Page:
According to a June 15 Guangzhou Daily report, criminals who are sentenced to death in Beijing will be executed using lethal injections by the end of the year, replacing the current method of death by gunshot. A facility is currently being built near Beijing’s Number One Detention Center to handle lethal injections. According to the 1997 revision of the Criminal Procedure Law of the PRC, “executions shall be carried out by shooting, lethal injection or other methods”, but authorities in Beijing have relied on gunshots up to this point because the cost, technology, and training requirements to perform lethal injections have been considered restrictive. Beijing is the latest in a growing number of cities, including Chengdu, transitioning to lethal injections as part of a national policy. (Legal Daily)[xv]
Editors: Wang Songlian and David Smalls
[i] “Henan Activist Ning Wenzhong Missing Half a Month; family Unwilling to Divulge Information (河南维权人士宁文忠失踪已半个月 家人不愿透露情况)”, June 19, 2009, https://www.nchrd.org/Article/Class2/200906/20090619131809_15911.html
[ii] “‘Charter 08’ Signatory Cheng Yang Sent to One Year of RTL《零八宪章》签署人陈杨被处劳教一年)”, June 20, 2009, https://www.nchrd.org/Article/Class53/200906/20090620003746_15918.html
[iii] “Henan Activist Li Chaoxun Released after 11 Days of Illegal Detention (河南维权人士李朝勋被非法关押11天后释放)”, June 15, 2009, https://www.nchrd.org/Article/Class53/200906/20090615185558_15857.html
[iv] “Fourteen Activist Villagers from Xiaosanpan Village, Dongtou County, Wenzhou City Detained (温州洞头小三盘十四位维权村民被抓)”, June 19, 2009, https://www.nchrd.org/Article/Class53/200906/20090619234323_15923.html
[v] “Qianjiang National Security Officials Stay in ObGyn Ward During June 4 Period; Mother and Newborn Baby Laid Bare Under National Security Official’s Eyes (六四期间潜江市国保进驻妇产科病房 产妇及新生婴儿完全暴露在国保的眼皮底下)”, June 18, 2009, https://www.nchrd.org/Article/Class2/200906/20090618015245_15899.html
[vi] “National Security Officers Do Not Allow Lawyers to Visit Tan Zuoren (国保不许律师会见谭作人)”, June 21, 2009, https://www.nchrd.org/Article/Class18/tanzuoren/200906/20090621231224_15945.html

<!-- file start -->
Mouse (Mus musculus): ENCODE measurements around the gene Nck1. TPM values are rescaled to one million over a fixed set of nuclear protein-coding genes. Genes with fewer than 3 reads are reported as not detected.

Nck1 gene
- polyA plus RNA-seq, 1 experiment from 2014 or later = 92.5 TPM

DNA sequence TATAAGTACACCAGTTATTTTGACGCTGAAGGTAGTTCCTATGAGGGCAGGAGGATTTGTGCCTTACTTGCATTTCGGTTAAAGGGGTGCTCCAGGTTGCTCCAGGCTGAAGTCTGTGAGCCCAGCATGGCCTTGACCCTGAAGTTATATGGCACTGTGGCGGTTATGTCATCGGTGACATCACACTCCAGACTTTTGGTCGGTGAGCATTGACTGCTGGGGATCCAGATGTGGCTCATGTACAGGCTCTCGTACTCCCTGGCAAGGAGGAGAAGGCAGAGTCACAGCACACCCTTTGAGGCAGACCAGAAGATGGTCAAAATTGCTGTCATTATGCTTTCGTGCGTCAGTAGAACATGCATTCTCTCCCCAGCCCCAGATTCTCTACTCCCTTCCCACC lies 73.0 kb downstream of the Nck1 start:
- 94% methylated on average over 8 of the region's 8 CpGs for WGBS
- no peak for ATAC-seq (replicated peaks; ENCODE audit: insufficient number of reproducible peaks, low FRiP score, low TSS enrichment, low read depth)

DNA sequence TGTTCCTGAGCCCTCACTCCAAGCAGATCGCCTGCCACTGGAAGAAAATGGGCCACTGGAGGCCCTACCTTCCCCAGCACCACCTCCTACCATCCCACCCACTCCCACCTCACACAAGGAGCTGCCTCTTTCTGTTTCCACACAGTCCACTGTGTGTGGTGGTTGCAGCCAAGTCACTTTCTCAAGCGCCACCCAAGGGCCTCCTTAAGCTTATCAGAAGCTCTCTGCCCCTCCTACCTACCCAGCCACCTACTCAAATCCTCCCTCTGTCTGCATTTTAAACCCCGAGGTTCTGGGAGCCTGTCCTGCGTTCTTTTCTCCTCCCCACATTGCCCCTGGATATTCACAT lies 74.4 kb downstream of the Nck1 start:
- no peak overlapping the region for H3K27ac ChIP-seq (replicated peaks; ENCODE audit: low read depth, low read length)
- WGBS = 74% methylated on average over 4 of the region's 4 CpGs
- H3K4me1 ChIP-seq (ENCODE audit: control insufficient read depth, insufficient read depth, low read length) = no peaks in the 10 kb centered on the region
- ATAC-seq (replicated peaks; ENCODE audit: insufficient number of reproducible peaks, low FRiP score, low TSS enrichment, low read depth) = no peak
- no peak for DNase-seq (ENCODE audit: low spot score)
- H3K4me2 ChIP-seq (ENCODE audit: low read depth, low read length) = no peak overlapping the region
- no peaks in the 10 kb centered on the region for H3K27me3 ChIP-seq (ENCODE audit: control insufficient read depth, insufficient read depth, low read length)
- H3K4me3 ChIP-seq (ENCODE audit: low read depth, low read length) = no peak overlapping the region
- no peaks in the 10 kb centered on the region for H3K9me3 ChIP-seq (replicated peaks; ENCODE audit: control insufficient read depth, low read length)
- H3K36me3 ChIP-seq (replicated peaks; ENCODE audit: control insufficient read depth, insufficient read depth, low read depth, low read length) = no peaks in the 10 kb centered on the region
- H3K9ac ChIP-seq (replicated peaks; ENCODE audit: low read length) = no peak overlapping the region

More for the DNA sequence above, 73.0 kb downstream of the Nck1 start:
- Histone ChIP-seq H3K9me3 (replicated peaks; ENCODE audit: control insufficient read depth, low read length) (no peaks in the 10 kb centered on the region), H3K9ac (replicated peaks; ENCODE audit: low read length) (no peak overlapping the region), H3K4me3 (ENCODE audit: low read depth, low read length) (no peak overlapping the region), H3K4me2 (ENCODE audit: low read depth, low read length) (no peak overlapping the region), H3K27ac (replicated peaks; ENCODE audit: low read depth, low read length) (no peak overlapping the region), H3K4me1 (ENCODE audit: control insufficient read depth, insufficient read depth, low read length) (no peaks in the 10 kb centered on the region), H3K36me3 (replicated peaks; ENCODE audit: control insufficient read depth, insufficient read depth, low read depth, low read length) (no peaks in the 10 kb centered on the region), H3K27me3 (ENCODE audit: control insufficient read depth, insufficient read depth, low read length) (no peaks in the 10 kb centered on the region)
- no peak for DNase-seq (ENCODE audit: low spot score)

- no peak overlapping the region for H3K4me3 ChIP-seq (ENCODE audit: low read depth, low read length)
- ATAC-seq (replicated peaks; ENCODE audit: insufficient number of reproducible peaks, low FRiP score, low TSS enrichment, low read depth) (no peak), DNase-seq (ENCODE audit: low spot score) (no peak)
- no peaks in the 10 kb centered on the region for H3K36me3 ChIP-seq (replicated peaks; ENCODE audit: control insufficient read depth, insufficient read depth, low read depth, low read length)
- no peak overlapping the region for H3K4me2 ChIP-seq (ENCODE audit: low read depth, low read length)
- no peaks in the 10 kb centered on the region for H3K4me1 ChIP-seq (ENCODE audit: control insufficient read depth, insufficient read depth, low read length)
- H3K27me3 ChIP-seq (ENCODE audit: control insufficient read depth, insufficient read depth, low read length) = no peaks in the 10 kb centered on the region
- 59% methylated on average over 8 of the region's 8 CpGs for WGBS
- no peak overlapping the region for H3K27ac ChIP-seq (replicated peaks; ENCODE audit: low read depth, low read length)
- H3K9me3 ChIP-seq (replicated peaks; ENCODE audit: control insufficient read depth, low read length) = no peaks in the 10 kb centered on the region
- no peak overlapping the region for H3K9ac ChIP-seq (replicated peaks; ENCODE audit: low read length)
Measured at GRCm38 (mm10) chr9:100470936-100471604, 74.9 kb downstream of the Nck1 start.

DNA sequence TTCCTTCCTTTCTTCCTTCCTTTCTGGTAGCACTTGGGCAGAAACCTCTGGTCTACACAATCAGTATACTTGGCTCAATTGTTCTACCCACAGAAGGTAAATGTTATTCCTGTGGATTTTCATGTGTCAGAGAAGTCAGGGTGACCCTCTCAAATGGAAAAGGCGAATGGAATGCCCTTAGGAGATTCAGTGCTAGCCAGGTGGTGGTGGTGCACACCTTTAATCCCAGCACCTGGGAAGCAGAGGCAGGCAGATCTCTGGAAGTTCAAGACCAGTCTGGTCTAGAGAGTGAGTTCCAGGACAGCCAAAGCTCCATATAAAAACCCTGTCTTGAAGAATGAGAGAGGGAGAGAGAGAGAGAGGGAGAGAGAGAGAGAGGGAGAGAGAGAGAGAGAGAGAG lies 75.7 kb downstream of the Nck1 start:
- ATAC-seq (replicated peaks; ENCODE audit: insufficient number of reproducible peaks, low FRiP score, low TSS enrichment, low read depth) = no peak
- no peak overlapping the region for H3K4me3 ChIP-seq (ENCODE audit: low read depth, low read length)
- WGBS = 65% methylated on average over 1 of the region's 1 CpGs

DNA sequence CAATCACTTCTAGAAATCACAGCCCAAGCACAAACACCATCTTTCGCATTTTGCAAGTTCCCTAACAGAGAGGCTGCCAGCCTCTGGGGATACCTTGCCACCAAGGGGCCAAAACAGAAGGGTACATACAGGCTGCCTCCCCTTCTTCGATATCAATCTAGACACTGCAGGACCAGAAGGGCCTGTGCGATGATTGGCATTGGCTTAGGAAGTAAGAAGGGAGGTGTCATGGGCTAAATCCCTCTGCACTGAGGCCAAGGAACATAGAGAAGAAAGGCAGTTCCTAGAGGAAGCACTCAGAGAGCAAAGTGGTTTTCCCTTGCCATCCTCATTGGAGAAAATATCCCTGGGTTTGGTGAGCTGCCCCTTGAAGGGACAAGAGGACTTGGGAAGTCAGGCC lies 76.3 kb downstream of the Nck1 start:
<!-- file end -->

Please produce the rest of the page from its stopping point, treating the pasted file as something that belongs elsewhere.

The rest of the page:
[vii] “Guangxi Activist Liang Yonghong Tried for ‘Illegally Assembling a Crowd to Demonstrate’ (广西维权村民梁勇宏被以”非法聚众游行罪”审判)”, June 17, 2009, https://www.nchrd.org/Article/Class53/200906/20090617161640_15887.html
[viii] “Shishou Homicide Case Leads Tens of Thousands to Protest, Clash with Police; Latest News Complicated, Contradictory(石首命案引发数万群众与警方冲突 最新进展扑朔迷离)”, June 21, 2009, https://www.nchrd.org/Article/Class53/200906/20090621140246_15942.html
[ix] “Hundreds of Police Encircle, Disperse Petitioning Teachers (河南数百警察强行包围驱逐请愿民办教师)”, June 18, 2009, https://www.nchrd.org/Article/Class53/200906/20090618184636_15905.html
[x] “Five Thousand Xining Taxi Drivers Strike; Protest New Guidelines on Government-Related Managerial Authority Time Limit (西宁5千名出租司机罢运 抗议政府有关经营权期限的新规定)”, June 15, 2009, https://www.nchrd.org/Article/Class53/200906/20090615224041_15861.html
[xi] “Qianjiang Taxi Drivers Again Go on Strike, Shut Down Transit (潜江市出租车司机再次罢工、罢运)”, June 19, 2009, https://www.nchrd.org/Article/Class53/200906/20090619163543_15912.html
[xii] “Judgment in the Case of Government Official Stabbed to Death by Deng Yujiao: No Punishment (邓玉娇刺死官员案一审判决：免除邓玉娇处罚)”, June 16, 2009, https://www.nchrd.org/Article/Class18/dengyujiao/200906/20090616171514_15873.html
[xiii] “Beijing Plans to Recruit Ten Thousand Internet-Supervising ‘Volunteers'(北京拟招募一万名网络监控 “志愿者”)”, June 18, 2009, https://www.nchrd.org/Article/Class53/200906/20090618142215_15902.html
[xiv] “Shanghai ‘Residence-Permit-to-Permanent-Residence-Transfer’ Rules Announced; Applications Accepted Beginning Today (上海”居住证转户籍”实施细则出台 今起可提出申请)”, June 18, 2009, http://www.legaldaily.com.cn/0801/2009-06/18/content_1109907.htm
[xv] “Beijing Plans Comprehensive Implementation of Lethal Injections; Lethal Injection facility to Be In Use by Year’s End (北京拟全面实施注射死刑 注射室年内将投入使用)”, June 15, 2009, http://www.legaldaily.com.cn/2007shyf/2009-06/15/content_1105188.htm